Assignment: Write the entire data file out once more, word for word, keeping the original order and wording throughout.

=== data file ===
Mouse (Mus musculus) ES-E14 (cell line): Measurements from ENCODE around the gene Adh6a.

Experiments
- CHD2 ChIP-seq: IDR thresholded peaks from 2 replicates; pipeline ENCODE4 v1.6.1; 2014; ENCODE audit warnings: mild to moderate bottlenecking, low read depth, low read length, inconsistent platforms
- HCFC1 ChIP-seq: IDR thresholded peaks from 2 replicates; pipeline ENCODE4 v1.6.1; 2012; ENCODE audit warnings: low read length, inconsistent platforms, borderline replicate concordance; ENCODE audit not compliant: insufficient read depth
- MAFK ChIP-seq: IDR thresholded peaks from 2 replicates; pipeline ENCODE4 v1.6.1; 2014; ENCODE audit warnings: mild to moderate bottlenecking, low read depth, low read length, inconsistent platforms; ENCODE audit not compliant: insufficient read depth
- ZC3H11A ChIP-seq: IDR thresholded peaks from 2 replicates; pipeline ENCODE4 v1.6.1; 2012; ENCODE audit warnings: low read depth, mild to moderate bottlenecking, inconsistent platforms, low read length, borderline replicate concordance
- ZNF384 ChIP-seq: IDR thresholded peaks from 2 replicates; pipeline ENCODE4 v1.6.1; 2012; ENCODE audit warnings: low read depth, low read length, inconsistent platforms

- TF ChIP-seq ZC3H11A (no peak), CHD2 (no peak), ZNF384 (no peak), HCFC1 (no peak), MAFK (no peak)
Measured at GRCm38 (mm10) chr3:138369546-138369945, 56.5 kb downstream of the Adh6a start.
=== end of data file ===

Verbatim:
Mouse (Mus musculus) ES-E14 (cell line): Measurements from ENCODE around the gene Adh6a.

Experiments
- CHD2 ChIP-seq: IDR thresholded peaks from 2 replicates; pipeline ENCODE4 v1.6.1; 2014; ENCODE audit warnings: mild to moderate bottlenecking, low read depth, low read length, inconsistent platforms
- HCFC1 ChIP-seq: IDR thresholded peaks from 2 replicates; pipeline ENCODE4 v1.6.1; 2012; ENCODE audit warnings: low read length, inconsistent platforms, borderline replicate concordance; ENCODE audit not compliant: insufficient read depth
- MAFK ChIP-seq: IDR thresholded peaks from 2 replicates; pipeline ENCODE4 v1.6.1; 2014; ENCODE audit warnings: mild to moderate bottlenecking, low read depth, low read length, inconsistent platforms; ENCODE audit not compliant: insufficient read depth
- ZC3H11A ChIP-seq: IDR thresholded peaks from 2 replicates; pipeline ENCODE4 v1.6.1; 2012; ENCODE audit warnings: low read depth, mild to moderate bottlenecking, inconsistent platforms, low read length, borderline replicate concordance
- ZNF384 ChIP-seq: IDR thresholded peaks from 2 replicates; pipeline ENCODE4 v1.6.1; 2012; ENCODE audit warnings: low read depth, low read length, inconsistent platforms

- TF ChIP-seq ZC3H11A (no peak), CHD2 (no peak), ZNF384 (no peak), HCFC1 (no peak), MAFK (no peak)
Measured at GRCm38 (mm10) chr3:138369546-138369945, 56.5 kb downstream of the Adh6a start.